In this edition there is no single fund group that dominates the hall of shame. However when ranked by number of funds in the report, the unwanted trophy of ‘Top Dog’ remains with listed fund giant Aberdeen Asset Management yet it only has four funds included in the table, a far cry from a year ago where it had 11 funds included on the list. Let’s hope the improving trend can be sustained.

The fund house with the largest assets under management within dog funds sits with Schroder. This is due to the inclusion of one large fund, its UK Mid 250 fund run by high profile manager Andy Brough. UK mid-caps have been a fertile area of the market in recent years, but despite this, the fund has had a “ruff” ride. Given the size and breadth of Schroders’ range, having just one dog could be regarded as an achievement, as in the main, most Schroders funds are superior breeds.

Two well regarded fund houses that have crept back into the Spot the Dog Guide are Fidelity and Columbia Threadneedle. Fidelity’s £958 million American and £101 million Japan funds are back in the kennel. These funds push the group into second place based on the total value of underperforming assets. These two laggards clearly have a strong bond, as they have featured in Spot the Dog together in the past. The American fund has had a number of manager changes in the last few years, with Aditya Khowala replacing Peter Kaye in September 2015, who seemingly struggled to tame this cantankerous canine during his relatively short tenure on the product. Fidelity Japan also had a change in stewardship with Hiroyuki Ito taking the reins in June 2014. Performance under Ito initially stabilised, although the fund has struggled to add value more recently. Elsewhere, Fidelity funds have fared well and we have singled out a number of pedigree picks over the years.

Meanwhile Columbia Threadneedle owes its place in the doghouse largely to its Threadneedle Japan fund, which has poked its snout into our guide for a second consecutive time. Since our last issue, the company has gone from fifth place to third place due to the addition of a mutt from the emerging markets, the Threadneedle Global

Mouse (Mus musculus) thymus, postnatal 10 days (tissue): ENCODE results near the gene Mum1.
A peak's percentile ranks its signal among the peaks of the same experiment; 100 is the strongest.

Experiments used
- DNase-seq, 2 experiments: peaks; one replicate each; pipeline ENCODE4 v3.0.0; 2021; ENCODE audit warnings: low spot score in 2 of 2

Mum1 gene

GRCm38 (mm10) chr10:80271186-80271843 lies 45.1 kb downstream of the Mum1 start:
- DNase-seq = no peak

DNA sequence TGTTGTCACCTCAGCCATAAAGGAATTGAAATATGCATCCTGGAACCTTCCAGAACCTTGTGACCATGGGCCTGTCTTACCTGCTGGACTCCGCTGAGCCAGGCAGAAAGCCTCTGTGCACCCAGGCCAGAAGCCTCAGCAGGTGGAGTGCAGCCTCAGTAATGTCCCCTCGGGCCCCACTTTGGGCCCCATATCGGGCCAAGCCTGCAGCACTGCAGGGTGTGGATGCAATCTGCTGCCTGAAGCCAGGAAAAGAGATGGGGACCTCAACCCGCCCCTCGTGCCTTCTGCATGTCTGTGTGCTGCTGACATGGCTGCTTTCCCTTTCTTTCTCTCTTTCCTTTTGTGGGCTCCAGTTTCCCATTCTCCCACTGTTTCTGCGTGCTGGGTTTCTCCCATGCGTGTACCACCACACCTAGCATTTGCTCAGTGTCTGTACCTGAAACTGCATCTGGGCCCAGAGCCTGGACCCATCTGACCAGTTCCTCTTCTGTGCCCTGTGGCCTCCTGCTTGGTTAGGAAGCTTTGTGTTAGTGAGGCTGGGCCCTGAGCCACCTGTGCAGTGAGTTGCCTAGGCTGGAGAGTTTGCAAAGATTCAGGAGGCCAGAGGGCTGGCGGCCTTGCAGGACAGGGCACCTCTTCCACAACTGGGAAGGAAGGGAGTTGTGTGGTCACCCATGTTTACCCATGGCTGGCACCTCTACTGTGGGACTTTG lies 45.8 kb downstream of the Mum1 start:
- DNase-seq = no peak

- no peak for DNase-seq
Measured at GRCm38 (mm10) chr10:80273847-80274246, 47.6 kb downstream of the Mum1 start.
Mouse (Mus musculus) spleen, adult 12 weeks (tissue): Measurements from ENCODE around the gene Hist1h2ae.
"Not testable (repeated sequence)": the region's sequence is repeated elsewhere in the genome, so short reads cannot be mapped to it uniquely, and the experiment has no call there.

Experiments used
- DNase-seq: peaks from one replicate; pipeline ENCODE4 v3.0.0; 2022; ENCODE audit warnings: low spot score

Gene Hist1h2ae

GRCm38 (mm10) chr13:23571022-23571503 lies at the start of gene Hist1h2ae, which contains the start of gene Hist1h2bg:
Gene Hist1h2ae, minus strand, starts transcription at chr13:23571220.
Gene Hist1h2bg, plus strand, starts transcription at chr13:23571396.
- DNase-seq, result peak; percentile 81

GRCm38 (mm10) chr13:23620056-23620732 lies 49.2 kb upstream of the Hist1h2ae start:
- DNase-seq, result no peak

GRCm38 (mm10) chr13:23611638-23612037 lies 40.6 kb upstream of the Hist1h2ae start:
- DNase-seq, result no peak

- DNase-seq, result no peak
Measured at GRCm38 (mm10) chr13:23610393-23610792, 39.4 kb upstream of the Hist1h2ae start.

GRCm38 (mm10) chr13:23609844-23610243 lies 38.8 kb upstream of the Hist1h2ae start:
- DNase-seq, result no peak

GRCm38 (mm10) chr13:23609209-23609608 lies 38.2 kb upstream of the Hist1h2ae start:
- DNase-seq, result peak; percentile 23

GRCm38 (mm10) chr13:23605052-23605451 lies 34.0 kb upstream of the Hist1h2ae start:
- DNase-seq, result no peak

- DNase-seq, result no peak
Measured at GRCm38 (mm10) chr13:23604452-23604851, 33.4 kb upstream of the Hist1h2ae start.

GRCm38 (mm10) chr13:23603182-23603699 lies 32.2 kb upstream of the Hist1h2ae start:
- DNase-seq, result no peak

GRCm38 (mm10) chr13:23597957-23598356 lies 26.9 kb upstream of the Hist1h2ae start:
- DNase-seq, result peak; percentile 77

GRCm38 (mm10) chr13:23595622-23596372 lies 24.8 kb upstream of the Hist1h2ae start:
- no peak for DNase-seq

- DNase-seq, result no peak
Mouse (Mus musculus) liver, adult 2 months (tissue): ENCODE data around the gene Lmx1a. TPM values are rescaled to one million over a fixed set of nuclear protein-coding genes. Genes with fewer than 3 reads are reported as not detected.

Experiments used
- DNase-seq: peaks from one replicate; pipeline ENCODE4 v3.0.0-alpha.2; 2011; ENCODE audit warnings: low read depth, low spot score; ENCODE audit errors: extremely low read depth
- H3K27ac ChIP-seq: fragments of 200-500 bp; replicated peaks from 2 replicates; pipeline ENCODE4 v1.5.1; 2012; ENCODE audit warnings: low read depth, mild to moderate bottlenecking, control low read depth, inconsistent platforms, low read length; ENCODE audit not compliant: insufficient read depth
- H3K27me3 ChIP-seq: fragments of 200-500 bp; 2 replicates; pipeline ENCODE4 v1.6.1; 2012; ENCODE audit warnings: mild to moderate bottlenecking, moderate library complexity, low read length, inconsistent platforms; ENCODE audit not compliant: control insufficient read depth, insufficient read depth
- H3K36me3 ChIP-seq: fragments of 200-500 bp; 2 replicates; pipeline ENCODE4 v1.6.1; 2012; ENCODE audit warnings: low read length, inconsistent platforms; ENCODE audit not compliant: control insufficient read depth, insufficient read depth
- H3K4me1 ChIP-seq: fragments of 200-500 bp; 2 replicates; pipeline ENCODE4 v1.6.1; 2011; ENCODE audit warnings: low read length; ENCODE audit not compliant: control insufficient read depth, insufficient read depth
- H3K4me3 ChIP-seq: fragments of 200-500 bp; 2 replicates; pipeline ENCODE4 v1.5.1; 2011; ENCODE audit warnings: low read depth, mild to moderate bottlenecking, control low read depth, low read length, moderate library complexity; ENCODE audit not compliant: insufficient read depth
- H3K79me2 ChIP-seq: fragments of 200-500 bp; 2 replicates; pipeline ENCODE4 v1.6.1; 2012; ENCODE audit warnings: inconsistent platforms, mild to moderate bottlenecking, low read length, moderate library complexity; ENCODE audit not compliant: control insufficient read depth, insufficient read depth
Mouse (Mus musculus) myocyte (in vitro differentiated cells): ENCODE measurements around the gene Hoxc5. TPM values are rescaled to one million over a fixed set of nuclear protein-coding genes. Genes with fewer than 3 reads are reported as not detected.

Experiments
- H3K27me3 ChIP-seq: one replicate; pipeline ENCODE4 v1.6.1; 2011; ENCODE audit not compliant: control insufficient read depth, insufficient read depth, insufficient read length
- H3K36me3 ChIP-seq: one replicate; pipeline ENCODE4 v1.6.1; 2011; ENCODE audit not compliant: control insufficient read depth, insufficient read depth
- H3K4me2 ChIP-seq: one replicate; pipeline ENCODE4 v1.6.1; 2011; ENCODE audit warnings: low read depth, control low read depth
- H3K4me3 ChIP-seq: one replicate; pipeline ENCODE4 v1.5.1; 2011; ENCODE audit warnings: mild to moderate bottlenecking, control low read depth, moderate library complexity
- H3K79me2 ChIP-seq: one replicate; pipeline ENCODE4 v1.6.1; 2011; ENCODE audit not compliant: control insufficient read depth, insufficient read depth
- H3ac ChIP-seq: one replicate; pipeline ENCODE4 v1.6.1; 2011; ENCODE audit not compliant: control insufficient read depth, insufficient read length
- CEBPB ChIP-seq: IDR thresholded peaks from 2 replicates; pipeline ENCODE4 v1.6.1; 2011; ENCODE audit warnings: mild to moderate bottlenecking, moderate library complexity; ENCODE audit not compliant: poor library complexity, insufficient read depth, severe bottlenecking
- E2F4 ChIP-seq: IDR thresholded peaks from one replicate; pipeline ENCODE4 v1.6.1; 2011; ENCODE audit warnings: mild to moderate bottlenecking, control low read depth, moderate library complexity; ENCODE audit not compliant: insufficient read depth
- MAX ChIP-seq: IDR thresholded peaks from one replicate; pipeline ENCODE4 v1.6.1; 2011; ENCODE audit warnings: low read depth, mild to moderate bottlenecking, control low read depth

Emerging Markets Equity fund. However, we must cut it some slack as the fund was hugging the benchmark up until a few months ago.

 

Not all Bad News…

Dog funds remain a rare breed in certain sectors. Not a single UK Smaller Companies fund made it into this edition and only one Europe ex UK fund was identified. Across the UK All Companies and UK Equity Income sectors just six funds (representing 1% of the combined assets in the sector) were identified from an enormous universe of 224 funds.

While many groups will from time to time have an unruly pup in their fund range there are notable absentees amongst fund groups with the key group being Prudential-owned M&G. Only six months ago it had £11.9 billion in dog funds the largest amount from one fund house, and a position it held for four consecutive reports. However relative performance has improved for three of its flagship funds - M&G Recovery, M&G Global Basics and M&G Global Dividend fund, to coax them out of the dog house. Other notable absentee fund groups include: AXA, Artemis, Baillie Gifford, Baring, BlackRock, BMO Global, First State, JO Hambro , Kames Capital, Liontrust, Man GLG and Royal London.